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From Barnes & NobleThe Barnes & Noble Review
There's been a great deal of attention paid in recent years to the biological underpinnings of depression and to the powerful drugs now available to help treat it. There's no doubt that these medications have helped countless sufferers, writes psychologist and family therapist Michael Yapko in his new book, Hand-Me-Down Blues, but amid all the hype it's easy to forget that depression is a much more complicated disorder than a simple biochemical imbalance. If it were that simple, he argues, we wouldn't see the variable rates of depression that exist among different age groups, genders, and cultures. And presumably we'd be able to diagnose depression with a blood test or a simple brain scan, something not likely to be true anytime soon. Yapko reminds us that depression is influenced by and influences everything in our lives, especially our interpersonal relationships.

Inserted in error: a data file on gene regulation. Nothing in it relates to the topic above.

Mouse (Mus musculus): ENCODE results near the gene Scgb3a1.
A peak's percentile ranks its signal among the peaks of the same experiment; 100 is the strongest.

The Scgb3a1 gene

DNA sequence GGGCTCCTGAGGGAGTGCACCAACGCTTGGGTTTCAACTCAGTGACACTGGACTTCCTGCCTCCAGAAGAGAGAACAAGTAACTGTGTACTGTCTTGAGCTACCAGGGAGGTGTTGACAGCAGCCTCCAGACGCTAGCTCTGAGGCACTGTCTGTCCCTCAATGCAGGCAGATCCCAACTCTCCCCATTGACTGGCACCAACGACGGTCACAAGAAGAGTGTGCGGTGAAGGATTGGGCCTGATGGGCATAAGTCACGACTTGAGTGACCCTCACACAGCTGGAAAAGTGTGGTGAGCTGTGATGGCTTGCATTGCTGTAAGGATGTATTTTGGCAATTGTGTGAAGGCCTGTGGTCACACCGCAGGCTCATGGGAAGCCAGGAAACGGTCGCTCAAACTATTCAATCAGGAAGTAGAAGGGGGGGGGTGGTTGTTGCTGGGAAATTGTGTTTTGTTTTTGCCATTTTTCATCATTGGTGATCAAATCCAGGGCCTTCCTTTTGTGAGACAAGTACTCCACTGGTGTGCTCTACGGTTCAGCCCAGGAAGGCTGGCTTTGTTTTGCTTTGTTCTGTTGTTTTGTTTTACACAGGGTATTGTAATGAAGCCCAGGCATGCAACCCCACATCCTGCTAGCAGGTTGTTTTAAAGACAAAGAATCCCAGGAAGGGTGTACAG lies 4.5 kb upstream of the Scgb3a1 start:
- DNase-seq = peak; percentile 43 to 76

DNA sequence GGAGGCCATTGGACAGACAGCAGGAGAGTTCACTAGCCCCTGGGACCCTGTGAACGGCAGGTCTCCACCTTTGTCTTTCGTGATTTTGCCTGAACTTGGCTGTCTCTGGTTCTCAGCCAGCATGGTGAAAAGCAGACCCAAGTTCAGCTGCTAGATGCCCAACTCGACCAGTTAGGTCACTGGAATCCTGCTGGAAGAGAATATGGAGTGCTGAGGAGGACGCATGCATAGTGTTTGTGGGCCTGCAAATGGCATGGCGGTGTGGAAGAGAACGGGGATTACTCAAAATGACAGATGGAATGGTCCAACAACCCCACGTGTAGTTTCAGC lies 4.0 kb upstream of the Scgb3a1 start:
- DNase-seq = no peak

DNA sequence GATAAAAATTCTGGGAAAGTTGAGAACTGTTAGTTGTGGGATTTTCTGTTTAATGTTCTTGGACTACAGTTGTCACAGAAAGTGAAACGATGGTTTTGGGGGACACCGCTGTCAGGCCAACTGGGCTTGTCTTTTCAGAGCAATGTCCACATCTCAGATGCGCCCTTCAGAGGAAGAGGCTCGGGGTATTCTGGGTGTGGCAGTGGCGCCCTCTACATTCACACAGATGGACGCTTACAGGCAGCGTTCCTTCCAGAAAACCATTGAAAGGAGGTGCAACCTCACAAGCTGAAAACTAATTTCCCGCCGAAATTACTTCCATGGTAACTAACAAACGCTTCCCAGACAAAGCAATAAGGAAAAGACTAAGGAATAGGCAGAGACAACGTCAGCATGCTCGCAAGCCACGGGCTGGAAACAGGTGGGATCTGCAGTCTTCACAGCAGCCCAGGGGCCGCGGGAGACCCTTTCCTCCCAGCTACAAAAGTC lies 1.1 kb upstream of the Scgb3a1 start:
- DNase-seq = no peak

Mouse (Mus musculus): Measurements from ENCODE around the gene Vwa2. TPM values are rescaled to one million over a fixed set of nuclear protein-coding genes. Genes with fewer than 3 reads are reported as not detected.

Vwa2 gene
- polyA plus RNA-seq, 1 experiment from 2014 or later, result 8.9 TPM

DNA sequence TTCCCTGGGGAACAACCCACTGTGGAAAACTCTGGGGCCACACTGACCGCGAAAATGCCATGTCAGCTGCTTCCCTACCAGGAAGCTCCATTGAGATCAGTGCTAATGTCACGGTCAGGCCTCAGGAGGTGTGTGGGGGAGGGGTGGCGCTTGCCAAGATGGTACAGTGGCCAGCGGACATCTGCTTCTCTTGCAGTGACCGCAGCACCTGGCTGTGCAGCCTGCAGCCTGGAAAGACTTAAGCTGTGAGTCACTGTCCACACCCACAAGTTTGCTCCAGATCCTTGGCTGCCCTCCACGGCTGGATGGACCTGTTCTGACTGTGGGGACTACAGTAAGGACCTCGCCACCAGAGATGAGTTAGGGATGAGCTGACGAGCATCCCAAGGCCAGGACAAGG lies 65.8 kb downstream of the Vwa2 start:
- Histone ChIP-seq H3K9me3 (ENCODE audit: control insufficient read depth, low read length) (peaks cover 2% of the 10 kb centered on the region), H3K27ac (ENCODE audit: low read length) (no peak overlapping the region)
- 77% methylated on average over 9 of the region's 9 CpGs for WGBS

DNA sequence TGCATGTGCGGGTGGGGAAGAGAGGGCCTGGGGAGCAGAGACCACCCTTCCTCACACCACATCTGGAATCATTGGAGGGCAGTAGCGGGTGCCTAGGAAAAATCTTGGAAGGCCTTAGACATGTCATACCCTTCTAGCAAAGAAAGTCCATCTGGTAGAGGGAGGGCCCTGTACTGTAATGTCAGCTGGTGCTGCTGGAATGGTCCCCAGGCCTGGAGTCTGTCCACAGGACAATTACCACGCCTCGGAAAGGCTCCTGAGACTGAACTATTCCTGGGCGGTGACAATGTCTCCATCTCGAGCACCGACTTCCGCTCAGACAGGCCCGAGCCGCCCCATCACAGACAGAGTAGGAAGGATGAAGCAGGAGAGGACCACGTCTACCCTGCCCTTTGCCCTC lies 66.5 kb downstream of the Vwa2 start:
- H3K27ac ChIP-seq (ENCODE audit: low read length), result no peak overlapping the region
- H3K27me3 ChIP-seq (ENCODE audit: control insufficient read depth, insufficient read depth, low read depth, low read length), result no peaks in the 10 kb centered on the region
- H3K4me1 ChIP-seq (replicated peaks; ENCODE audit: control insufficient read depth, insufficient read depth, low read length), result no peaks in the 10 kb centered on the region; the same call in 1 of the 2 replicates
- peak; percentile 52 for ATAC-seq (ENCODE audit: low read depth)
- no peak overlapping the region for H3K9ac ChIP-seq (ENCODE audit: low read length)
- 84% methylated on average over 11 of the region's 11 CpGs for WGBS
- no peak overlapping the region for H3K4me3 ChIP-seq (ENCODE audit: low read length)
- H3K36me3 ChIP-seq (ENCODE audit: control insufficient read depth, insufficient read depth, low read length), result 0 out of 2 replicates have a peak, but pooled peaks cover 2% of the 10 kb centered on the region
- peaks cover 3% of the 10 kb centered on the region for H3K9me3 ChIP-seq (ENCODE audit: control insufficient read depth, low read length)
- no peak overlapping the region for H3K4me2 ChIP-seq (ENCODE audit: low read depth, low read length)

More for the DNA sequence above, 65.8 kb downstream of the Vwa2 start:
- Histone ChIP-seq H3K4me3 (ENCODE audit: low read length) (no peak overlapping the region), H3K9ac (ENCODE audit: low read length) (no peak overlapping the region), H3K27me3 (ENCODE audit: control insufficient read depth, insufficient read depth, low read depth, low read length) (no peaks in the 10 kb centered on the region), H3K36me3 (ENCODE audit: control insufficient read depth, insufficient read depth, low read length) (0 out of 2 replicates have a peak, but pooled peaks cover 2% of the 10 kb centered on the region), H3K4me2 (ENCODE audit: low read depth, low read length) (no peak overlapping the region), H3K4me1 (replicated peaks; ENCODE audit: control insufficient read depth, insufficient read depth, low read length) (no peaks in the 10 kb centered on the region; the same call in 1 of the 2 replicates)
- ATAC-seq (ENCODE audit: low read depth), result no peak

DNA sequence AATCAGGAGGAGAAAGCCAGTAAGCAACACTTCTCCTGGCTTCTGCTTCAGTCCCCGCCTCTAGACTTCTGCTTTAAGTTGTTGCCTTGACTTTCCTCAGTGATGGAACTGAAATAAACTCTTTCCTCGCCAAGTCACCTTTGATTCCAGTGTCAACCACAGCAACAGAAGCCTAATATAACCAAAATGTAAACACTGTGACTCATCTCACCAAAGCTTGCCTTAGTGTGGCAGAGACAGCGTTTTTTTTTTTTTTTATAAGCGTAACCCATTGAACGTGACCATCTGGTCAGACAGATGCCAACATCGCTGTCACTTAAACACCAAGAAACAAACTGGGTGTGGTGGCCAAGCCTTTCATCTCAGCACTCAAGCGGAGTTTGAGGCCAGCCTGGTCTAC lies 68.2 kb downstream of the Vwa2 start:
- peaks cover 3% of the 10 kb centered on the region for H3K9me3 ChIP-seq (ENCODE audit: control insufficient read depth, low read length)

It's for this reason that Yapko sees the desperate need to address the phenomenon of depression in families. Of course there is a genetic component in many cases, Yapko acknowledges, but he writes that his more than two decades of experience as a therapist treating depressed individuals, couples, and families have convinced him that the family is "a powerful system, both for unwittingly teaching depression and for helping to overcome it." In Hand-Me-Down Blues, he offers advice on how families can deal effectively with depression, above and beyond filling a prescription. He examines depression's psychological and biological roots, the effect it often has on marriage and on family dynamics, and its powertoharm families, especially in combination with the negative cultural influences many families are experiencing today. Yapko offers practical advice on how to stop depression from spreading in families and on how to strengthen and rebuild families to withstand inevitable stresses. Throughout, he draws on examples from case studies that help to reassure and to clarify. Hand-Me-Down Blues offers hope that family members, who so often feel miserably helpless in the face of a loved one's depression, can effectively help each other fight this damaging disorder.